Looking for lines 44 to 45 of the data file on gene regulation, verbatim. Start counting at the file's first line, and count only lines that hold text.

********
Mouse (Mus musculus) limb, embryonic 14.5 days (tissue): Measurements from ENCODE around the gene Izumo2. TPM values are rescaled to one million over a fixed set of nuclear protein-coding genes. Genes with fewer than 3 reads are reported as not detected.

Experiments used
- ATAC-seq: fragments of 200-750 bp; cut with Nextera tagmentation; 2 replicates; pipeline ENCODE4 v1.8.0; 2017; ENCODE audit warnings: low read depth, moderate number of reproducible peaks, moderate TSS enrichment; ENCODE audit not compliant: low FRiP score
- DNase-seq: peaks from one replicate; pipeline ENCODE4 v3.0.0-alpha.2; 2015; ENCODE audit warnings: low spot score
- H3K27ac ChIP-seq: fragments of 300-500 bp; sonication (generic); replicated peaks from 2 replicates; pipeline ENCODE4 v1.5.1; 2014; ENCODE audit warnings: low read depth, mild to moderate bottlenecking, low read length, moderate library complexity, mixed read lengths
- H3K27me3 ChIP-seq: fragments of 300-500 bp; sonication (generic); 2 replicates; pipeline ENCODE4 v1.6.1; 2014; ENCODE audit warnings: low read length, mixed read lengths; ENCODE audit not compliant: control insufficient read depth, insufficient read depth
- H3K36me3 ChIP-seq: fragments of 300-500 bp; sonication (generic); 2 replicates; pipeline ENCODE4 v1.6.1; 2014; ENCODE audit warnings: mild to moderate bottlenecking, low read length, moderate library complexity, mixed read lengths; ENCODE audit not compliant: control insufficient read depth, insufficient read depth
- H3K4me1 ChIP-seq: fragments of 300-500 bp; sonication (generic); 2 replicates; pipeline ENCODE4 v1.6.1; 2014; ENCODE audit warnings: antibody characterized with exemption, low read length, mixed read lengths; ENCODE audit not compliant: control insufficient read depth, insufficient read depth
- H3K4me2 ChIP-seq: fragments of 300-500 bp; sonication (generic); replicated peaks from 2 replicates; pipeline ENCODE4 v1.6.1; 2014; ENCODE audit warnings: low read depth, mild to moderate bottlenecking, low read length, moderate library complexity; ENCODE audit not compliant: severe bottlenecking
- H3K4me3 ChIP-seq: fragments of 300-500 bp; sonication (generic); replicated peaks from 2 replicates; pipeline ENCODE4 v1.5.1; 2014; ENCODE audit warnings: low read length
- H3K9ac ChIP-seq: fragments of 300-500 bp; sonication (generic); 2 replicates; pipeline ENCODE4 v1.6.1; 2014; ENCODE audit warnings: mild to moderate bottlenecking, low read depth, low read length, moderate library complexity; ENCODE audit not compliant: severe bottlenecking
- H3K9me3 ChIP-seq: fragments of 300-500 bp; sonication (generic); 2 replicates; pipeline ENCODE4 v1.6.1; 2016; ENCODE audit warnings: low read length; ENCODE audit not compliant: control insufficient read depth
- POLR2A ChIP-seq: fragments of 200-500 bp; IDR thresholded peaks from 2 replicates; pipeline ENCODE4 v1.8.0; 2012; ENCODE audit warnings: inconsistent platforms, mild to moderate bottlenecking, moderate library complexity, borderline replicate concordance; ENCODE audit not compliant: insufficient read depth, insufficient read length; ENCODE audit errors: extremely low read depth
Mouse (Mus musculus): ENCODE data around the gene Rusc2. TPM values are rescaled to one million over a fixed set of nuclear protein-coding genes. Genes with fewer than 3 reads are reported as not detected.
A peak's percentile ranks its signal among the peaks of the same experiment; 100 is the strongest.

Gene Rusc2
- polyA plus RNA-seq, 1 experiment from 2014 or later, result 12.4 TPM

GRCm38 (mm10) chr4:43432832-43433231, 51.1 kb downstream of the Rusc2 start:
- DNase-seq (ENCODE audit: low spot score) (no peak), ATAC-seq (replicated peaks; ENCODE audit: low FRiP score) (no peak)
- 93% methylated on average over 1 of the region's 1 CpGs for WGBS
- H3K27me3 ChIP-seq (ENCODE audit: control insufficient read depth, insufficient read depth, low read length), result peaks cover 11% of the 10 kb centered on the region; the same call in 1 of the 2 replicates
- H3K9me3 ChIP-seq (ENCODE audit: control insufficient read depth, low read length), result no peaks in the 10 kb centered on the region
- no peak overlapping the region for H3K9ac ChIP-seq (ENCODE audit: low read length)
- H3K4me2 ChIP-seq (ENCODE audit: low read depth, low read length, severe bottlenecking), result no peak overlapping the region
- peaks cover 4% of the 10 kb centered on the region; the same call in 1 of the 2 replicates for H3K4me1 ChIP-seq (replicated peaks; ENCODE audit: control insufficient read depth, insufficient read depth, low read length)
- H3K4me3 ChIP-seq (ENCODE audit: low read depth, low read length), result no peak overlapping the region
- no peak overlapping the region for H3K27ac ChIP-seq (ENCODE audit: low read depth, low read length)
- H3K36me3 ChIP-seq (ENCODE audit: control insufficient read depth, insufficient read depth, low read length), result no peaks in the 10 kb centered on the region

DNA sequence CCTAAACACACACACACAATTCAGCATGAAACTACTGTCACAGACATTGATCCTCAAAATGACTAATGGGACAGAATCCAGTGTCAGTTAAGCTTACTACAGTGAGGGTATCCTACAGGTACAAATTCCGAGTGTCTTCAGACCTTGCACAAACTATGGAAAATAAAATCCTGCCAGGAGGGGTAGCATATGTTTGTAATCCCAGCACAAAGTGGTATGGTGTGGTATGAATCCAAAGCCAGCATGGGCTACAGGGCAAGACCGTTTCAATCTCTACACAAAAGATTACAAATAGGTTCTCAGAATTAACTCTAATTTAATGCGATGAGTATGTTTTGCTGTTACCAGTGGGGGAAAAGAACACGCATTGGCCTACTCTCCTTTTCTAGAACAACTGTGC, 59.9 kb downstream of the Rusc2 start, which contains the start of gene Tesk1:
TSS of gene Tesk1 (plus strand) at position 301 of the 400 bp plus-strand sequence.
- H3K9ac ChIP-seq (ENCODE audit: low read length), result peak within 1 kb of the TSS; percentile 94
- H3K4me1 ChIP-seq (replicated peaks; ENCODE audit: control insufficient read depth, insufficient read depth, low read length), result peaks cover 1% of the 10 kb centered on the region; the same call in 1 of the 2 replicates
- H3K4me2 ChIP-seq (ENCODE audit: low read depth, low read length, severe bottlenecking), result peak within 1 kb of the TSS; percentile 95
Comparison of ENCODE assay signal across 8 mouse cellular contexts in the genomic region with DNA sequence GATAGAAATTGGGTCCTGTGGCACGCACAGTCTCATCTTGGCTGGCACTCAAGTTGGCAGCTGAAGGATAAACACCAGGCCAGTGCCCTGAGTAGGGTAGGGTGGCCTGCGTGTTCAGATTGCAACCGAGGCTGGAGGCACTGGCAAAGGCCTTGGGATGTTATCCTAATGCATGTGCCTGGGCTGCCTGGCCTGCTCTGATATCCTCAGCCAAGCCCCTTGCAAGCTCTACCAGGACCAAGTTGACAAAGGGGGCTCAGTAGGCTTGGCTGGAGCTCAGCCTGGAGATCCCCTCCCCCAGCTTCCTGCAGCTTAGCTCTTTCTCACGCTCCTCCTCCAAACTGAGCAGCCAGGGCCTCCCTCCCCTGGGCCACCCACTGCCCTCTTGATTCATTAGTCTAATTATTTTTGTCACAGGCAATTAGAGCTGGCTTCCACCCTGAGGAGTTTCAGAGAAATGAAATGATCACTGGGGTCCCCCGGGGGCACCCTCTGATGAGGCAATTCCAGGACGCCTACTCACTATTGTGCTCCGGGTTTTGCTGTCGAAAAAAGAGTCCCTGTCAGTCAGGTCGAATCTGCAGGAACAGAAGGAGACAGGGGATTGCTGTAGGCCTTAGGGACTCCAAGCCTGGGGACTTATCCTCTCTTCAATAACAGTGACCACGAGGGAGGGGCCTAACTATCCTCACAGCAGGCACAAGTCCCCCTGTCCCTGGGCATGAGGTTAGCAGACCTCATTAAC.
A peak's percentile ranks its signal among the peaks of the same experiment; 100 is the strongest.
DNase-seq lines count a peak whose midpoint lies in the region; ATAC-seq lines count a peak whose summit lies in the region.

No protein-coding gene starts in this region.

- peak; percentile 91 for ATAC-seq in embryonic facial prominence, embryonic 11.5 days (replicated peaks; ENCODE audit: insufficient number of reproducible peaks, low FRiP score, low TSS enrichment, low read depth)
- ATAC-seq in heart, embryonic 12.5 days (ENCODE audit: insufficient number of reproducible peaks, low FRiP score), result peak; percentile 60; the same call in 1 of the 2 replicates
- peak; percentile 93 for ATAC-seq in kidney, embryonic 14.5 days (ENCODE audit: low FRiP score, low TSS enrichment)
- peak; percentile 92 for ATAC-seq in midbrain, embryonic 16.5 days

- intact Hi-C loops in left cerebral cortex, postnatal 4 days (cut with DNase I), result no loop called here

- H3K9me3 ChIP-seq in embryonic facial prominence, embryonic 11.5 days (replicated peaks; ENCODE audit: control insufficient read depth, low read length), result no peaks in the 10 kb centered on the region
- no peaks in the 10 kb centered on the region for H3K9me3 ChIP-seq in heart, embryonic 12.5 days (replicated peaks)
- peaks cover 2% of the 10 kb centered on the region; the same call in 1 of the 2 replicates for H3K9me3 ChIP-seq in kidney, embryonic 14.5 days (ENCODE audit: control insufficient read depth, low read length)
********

- no peaks in the 10 kb centered on the region for H3K9me3 ChIP-seq in heart, embryonic 12.5 days (replicated peaks)
- peaks cover 2% of the 10 kb centered on the region; the same call in 1 of the 2 replicates for H3K9me3 ChIP-seq in kidney, embryonic 14.5 days (ENCODE audit: control insufficient read depth, low read length)